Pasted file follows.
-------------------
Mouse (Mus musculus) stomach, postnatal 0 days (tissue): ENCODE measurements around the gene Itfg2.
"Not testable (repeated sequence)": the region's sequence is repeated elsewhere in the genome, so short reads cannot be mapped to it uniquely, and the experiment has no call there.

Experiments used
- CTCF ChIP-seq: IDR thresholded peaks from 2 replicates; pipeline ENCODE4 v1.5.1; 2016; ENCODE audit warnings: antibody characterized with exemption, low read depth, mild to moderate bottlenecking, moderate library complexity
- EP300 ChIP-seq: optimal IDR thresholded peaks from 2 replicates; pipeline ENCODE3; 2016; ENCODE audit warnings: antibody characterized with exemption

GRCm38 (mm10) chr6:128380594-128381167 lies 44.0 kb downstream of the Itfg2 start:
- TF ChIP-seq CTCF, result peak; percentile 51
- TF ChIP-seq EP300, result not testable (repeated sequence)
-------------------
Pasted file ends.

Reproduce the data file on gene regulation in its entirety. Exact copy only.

Mouse (Mus musculus) stomach, postnatal 0 days (tissue): ENCODE measurements around the gene Itfg2.
"Not testable (repeated sequence)": the region's sequence is repeated elsewhere in the genome, so short reads cannot be mapped to it uniquely, and the experiment has no call there.

Experiments used
- CTCF ChIP-seq: IDR thresholded peaks from 2 replicates; pipeline ENCODE4 v1.5.1; 2016; ENCODE audit warnings: antibody characterized with exemption, low read depth, mild to moderate bottlenecking, moderate library complexity
- EP300 ChIP-seq: optimal IDR thresholded peaks from 2 replicates; pipeline ENCODE3; 2016; ENCODE audit warnings: antibody characterized with exemption

GRCm38 (mm10) chr6:128380594-128381167 lies 44.0 kb downstream of the Itfg2 start:
- TF ChIP-seq CTCF, result peak; percentile 51
- TF ChIP-seq EP300, result not testable (repeated sequence)